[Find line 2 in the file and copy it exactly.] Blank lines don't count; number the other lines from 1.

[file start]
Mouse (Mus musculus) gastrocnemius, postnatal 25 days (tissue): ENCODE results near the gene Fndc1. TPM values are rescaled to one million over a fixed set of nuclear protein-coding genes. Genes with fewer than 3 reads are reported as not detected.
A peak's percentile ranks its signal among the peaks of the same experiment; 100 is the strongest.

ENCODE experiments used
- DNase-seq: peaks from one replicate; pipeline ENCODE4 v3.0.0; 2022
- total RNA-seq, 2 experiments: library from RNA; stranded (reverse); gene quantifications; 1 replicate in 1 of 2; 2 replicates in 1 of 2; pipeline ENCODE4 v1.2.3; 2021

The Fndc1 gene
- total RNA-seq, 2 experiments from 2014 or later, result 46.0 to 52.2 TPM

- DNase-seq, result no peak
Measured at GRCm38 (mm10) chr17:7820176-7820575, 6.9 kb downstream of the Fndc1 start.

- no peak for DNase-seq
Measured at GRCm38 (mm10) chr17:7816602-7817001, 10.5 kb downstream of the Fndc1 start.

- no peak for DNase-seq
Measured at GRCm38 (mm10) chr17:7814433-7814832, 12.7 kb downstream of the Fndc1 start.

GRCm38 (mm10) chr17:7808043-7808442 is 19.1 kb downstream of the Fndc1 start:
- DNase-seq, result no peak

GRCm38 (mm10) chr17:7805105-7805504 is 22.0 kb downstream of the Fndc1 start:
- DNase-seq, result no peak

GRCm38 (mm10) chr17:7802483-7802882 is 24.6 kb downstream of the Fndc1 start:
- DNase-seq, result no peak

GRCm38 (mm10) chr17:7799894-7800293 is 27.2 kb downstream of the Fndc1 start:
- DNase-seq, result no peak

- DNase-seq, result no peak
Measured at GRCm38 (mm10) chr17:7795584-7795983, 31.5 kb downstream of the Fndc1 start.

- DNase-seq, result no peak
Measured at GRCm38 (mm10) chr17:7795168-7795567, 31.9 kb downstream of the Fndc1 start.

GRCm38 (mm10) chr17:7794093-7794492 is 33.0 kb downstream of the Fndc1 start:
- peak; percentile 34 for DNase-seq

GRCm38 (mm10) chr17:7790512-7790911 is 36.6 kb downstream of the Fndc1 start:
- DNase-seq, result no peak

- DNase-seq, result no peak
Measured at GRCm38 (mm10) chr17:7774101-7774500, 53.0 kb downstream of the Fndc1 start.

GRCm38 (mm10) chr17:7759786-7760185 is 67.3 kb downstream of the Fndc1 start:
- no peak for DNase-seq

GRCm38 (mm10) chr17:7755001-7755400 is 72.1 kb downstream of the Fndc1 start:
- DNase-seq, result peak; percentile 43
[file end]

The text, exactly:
A peak's percentile ranks its signal among the peaks of the same experiment; 100 is the strongest.